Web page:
“We would, uh, get messages from mission control during the flight that indicated that there was widespread coverage,” he replied.
Over the next two days, the astronauts made a kind of extraterrestrial video diary. Michael Collins experimented with a spoonful of water for viewers around the world.
MICHAEL COLLINS | VIDEO DIARY: Can you see the water slopping around on the top of the spoon, kids?
MISSION CONTROL: That’s affirmative, 11.
But hours later as he prepared for a heroes homecoming, Collins seemed keenly aware they weren’t home yet.
MICHAEL COLLINS: The parachutes up above my head must work perfectly tomorrow or we will plummet into the ocean.
MICHAEL COLLINS: The Earth is really getting bigger up here.
To safely reenter the Earth’s atmosphere, the capsule had to hit it at the right speed and angle; too steep and it would incinerate. Even if everything went according to plan, the heat from air friction would cause a communications blackout.
MISSION CONTROL: And 11, Houston. You’re going over the hill there shortly.
NEIL ARMSTRONG: See you later.
A helicopter from the USS Hornet was waiting more than 900 miles southwest of Hawaii.
“Splashdown should be just now…” said Cronkite.
“Apollo 11 is back from the moon, safe and sound. The crew has just reported to air boss … they’re in fine shape,” Cronkite continued.
Cronkite explained, “So, covered by protective garments, these voyagers to and from the moon went into isolation.”
That’s because NASA didn’t know if the astronauts had been exposed to anything infectious.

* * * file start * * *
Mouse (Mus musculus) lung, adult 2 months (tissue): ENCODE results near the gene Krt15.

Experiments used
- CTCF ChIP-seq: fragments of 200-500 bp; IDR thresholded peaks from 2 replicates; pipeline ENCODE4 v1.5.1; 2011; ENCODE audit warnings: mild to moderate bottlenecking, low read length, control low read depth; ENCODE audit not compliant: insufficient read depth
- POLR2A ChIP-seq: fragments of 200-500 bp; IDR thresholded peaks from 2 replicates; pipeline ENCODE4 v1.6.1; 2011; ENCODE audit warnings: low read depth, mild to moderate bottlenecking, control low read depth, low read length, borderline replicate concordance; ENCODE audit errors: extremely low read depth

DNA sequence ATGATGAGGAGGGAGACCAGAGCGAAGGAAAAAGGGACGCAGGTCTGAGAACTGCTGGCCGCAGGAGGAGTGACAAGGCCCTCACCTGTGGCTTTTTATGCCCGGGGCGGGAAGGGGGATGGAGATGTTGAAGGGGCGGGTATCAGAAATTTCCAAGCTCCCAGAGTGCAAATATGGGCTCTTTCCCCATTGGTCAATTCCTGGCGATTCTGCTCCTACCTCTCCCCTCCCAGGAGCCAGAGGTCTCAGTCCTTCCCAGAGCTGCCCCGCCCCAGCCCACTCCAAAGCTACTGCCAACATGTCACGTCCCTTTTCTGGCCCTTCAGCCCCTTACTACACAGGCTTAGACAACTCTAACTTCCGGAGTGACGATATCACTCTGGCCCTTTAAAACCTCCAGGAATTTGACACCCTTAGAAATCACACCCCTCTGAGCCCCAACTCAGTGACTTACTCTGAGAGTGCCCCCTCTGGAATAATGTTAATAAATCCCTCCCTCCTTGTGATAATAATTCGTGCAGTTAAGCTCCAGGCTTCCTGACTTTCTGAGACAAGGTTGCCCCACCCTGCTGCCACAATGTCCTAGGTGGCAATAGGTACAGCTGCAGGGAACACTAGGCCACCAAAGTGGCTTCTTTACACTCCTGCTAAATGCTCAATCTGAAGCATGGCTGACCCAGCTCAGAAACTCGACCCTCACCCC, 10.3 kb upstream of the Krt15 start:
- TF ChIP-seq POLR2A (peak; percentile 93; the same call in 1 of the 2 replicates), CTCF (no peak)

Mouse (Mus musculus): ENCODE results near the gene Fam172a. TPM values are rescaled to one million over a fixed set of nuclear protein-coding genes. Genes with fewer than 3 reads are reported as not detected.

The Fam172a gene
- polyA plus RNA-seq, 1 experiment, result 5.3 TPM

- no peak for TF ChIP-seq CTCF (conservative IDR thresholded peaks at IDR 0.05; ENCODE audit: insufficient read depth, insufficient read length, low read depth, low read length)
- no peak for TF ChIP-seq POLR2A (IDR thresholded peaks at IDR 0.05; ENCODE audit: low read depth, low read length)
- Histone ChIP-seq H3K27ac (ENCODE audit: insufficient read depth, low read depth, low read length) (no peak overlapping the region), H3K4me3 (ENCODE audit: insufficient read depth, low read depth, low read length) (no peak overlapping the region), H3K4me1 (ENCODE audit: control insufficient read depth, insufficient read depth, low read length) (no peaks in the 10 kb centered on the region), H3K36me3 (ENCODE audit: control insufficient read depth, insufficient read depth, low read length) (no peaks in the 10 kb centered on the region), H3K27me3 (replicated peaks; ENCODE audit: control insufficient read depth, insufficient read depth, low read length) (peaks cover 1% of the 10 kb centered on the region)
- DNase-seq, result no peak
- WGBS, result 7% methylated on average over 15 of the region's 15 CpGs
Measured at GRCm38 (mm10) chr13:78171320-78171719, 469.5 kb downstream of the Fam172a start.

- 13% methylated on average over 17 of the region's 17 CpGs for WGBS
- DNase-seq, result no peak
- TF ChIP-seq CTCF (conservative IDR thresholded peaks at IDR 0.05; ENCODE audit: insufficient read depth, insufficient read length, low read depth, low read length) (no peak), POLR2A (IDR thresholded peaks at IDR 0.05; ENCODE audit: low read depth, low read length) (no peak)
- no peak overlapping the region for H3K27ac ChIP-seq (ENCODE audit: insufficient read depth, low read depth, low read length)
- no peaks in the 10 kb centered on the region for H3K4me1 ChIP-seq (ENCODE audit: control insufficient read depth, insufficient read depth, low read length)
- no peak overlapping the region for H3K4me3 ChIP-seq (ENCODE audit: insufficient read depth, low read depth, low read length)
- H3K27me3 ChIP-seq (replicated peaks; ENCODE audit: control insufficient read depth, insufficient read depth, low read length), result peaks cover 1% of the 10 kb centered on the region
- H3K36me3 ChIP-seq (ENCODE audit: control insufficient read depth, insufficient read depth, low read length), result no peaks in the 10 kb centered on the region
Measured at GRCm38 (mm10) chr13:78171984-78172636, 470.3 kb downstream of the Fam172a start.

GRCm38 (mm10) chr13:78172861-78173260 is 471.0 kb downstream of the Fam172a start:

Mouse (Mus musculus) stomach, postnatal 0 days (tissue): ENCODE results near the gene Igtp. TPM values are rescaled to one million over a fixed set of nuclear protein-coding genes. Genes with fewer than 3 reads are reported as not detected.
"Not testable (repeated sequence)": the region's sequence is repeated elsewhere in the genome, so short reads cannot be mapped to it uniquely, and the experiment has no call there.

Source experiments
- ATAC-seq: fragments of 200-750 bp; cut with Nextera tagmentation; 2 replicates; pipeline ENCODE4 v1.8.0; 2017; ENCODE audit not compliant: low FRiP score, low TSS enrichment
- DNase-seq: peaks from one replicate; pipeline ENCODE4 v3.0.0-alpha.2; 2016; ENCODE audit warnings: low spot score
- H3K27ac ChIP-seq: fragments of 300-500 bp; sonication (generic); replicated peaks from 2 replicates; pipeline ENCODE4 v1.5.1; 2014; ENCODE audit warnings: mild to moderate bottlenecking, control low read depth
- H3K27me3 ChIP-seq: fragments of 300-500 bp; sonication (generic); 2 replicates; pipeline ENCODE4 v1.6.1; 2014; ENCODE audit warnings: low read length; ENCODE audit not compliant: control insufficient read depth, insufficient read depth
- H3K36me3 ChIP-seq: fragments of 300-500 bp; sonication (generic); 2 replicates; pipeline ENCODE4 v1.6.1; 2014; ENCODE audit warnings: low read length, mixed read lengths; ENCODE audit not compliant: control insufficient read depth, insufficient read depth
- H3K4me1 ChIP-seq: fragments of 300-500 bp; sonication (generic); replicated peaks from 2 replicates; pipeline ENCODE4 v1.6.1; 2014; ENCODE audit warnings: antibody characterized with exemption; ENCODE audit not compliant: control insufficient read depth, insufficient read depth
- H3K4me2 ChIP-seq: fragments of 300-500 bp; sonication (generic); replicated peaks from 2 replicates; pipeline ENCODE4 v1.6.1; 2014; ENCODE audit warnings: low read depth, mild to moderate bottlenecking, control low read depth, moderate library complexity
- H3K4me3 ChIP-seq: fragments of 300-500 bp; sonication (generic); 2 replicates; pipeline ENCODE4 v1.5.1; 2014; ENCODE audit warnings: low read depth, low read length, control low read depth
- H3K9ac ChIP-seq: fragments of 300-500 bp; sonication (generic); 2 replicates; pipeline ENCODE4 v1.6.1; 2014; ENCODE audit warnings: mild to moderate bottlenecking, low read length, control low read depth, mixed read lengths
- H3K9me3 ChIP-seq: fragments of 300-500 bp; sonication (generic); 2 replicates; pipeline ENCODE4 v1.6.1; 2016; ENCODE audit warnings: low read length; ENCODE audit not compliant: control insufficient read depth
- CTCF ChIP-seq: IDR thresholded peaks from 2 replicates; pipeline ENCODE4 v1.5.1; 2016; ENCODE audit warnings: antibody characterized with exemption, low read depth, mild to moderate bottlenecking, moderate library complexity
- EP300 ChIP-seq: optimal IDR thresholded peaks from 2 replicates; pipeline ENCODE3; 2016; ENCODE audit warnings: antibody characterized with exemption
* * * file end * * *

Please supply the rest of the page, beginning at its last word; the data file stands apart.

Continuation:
“What happens when you look out and you see the President?” Bradley laughed.
“It’s hard to prepare for a thing like that,” said Armstrong.
“Neil, Buzz and Mike,” President Nixon addressed the men, who were inside an isolation chamber. “I have the privilege of speaking for so many in welcoming you back to Earth.”
“We’re just pleased to be back,” Armstrong replied, “and we look forward to getting out of this quarantine.”
So, hugging their families had to wait.
“They … will be flown, quarantine station and all, to Houston,” Cronkite reported, “before finally emerging in mid-August to the hero’s welcome they so richly deserve.”
The world celebrates
Just weeks after Neil Armstrong, Buzz Aldrin and Michael Collins came back down to Earth, they took a victory lap with a day of parades across America.
“State Street is crowded with Chicagoans wishing well to the astronauts of Apollo 11,” Walter Cronkite reported.
“Look at that car bogged down with confetti and wastepaper. They’re knee deep in it in the back of the car. It’s a good shot we haven’t seen that before,” Cronkite remarked of the astronauts’ car filled with ticker tape during the parade.
“…all that New York has given today … is dwarfed by what you have done,” New York Mayor John Lindsay told the visiting astronauts.
“We’ve all come a long way with these three Apollo 11 astronauts,” Cronkite told TV viewers. “They’ve made us proud and shown us that a massive national effort can be mounted and carried through to success whether out into the reaches of space or … praise be perhaps right here on the face of the Earth.”
In Los Angeles, President Richard Nixon hosted America’s heroes at a state dinner.
“It was our privilege today across the country to touch America,” Armstrong said at the dinner. “We hope and think that those people shared our belief that this is the beginning of a new era, the beginning of an era when man understands the universe around him and the beginning of the era when man understands himself.”